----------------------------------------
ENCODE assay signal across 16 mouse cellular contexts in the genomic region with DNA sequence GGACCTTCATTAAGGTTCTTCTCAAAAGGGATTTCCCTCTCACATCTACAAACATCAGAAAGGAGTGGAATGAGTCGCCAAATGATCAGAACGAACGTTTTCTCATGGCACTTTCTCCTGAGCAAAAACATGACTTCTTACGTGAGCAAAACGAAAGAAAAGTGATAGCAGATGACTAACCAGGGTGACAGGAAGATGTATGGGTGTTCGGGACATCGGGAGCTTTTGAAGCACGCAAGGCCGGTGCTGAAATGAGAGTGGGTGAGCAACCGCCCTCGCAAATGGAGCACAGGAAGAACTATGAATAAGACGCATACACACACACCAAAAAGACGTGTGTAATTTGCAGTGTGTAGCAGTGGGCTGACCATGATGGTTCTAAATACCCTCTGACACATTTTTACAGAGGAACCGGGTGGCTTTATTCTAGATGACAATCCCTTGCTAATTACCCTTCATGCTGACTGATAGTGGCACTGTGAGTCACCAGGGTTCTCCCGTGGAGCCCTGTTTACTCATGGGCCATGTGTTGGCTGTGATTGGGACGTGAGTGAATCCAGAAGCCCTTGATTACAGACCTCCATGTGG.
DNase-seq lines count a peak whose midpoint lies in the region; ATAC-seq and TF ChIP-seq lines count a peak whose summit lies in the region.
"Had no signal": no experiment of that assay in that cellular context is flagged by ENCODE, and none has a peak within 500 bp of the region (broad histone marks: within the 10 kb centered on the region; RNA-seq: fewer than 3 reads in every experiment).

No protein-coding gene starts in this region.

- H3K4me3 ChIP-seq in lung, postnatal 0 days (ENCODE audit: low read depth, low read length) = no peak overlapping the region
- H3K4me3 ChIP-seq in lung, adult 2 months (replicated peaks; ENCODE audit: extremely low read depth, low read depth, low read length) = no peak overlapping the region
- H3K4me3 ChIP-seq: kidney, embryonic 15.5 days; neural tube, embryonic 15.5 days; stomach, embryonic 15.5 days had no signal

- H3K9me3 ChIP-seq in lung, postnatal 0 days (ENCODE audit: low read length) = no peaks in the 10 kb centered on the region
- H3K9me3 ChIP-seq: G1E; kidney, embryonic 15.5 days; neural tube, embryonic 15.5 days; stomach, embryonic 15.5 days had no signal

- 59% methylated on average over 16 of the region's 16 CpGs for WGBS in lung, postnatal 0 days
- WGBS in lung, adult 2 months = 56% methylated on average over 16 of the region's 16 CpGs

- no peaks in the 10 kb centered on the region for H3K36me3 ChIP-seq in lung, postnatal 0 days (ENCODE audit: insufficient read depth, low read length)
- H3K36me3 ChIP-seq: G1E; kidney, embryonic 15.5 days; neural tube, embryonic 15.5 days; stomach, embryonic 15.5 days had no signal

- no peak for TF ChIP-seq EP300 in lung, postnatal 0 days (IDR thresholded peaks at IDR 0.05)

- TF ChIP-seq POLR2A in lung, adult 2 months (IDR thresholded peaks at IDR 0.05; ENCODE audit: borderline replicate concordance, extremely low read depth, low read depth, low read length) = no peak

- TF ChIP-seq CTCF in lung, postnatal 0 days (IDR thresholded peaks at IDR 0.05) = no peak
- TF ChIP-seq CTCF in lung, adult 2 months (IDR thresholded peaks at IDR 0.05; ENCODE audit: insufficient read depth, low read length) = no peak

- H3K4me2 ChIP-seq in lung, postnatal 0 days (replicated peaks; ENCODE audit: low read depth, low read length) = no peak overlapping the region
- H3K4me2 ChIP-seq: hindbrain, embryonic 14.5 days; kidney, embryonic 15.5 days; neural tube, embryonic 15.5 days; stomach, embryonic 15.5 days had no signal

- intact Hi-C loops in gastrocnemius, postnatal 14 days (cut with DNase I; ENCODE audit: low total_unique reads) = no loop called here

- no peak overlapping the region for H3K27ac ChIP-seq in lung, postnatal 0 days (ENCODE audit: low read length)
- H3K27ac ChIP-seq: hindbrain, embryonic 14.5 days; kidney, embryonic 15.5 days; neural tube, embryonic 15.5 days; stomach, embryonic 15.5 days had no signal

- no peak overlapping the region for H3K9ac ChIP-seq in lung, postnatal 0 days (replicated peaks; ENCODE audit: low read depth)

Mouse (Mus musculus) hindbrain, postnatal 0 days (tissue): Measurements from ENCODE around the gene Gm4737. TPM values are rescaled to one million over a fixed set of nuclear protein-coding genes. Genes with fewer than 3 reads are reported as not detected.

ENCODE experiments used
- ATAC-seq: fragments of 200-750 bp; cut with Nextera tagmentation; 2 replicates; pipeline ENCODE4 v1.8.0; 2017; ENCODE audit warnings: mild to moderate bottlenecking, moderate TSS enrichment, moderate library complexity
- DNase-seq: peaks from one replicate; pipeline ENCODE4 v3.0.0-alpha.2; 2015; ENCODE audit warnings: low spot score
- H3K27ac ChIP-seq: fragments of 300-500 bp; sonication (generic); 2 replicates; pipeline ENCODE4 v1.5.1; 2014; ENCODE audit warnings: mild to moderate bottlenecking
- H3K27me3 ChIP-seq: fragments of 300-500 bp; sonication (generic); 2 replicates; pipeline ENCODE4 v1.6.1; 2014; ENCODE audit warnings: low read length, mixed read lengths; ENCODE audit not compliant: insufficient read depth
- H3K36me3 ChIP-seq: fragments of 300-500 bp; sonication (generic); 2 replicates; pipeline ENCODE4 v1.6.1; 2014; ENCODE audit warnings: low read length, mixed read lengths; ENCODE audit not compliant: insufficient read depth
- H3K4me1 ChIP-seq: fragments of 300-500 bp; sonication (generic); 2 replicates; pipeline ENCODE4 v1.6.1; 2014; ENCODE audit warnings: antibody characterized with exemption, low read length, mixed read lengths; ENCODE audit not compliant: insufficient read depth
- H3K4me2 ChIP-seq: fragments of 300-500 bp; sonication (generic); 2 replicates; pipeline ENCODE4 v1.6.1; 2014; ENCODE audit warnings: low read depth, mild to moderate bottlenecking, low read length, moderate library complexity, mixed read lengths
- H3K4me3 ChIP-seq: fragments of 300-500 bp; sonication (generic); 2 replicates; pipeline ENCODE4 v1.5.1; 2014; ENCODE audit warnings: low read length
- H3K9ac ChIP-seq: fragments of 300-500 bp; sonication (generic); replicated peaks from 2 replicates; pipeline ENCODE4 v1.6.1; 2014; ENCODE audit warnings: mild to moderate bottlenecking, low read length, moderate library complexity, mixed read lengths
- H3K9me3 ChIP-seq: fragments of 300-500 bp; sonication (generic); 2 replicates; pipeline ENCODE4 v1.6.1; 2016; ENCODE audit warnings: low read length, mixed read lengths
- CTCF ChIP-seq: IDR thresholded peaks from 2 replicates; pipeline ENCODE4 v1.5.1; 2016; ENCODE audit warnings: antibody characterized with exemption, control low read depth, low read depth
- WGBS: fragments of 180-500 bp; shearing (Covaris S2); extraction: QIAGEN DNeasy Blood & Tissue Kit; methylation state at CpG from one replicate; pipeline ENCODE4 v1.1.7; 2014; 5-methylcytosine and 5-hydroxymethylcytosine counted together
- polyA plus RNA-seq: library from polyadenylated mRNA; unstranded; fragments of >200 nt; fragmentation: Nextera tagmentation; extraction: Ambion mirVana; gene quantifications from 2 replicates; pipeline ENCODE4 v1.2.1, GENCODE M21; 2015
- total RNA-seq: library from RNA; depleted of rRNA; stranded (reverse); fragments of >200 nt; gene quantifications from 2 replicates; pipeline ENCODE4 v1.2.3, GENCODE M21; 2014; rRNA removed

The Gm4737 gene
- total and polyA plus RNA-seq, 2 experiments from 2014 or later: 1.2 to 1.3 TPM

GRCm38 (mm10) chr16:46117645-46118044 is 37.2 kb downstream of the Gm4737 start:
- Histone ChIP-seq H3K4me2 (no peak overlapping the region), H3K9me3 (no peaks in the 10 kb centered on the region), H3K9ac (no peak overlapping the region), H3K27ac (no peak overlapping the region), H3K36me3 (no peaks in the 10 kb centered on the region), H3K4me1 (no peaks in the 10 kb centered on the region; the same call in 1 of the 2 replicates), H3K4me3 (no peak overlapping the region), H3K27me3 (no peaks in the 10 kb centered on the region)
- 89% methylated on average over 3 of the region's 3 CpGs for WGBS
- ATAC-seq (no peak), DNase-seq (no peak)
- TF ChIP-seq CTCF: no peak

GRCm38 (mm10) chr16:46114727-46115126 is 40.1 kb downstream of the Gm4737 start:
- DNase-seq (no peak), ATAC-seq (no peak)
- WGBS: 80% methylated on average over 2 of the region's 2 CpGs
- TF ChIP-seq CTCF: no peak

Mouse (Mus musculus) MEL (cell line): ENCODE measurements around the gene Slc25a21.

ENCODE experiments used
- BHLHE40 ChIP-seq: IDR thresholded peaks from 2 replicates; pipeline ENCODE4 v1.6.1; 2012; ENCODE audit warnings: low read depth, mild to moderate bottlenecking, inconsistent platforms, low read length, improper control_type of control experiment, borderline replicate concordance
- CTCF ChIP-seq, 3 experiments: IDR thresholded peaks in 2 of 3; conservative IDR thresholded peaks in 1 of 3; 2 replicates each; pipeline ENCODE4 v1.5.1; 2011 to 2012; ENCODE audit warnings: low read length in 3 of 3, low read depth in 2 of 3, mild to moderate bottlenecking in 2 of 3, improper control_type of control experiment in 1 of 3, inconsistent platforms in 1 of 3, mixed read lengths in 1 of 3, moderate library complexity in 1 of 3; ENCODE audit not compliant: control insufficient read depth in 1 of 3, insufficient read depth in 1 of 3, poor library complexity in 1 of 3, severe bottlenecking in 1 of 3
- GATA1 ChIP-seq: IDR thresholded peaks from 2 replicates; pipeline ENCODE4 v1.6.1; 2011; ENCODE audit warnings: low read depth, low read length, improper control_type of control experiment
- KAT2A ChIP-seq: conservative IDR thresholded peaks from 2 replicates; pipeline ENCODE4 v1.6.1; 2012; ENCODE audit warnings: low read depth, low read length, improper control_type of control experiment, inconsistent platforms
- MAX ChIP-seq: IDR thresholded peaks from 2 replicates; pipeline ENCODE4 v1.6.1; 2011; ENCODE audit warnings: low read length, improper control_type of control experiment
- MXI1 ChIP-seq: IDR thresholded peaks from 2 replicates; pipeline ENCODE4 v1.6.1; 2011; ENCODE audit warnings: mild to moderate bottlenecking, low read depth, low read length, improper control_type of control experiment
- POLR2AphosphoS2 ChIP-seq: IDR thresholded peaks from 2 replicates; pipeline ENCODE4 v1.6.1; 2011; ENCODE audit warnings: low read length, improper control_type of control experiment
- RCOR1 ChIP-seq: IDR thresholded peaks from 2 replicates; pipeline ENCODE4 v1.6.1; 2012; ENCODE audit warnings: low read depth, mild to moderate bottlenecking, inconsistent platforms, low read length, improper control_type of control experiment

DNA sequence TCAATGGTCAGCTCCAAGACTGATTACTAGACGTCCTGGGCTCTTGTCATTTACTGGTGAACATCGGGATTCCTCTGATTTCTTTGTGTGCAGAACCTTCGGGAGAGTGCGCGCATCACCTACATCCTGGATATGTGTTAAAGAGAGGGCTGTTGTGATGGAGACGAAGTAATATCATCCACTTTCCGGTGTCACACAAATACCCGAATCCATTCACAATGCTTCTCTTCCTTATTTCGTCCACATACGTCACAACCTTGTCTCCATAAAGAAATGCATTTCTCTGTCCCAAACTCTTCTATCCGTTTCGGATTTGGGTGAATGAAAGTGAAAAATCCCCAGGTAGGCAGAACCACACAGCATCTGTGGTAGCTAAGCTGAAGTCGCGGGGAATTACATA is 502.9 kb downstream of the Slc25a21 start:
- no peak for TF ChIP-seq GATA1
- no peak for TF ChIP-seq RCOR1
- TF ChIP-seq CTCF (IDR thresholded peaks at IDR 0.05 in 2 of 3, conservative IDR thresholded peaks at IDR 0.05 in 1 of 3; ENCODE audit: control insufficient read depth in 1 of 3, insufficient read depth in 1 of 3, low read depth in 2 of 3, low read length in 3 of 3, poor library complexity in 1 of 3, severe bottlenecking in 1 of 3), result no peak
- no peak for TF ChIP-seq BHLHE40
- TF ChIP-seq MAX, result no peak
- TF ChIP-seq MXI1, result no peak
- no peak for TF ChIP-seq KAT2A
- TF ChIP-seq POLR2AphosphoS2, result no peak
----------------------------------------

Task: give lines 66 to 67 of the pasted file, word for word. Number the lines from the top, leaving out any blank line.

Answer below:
- TF ChIP-seq MAX, result no peak
- TF ChIP-seq MXI1, result no peak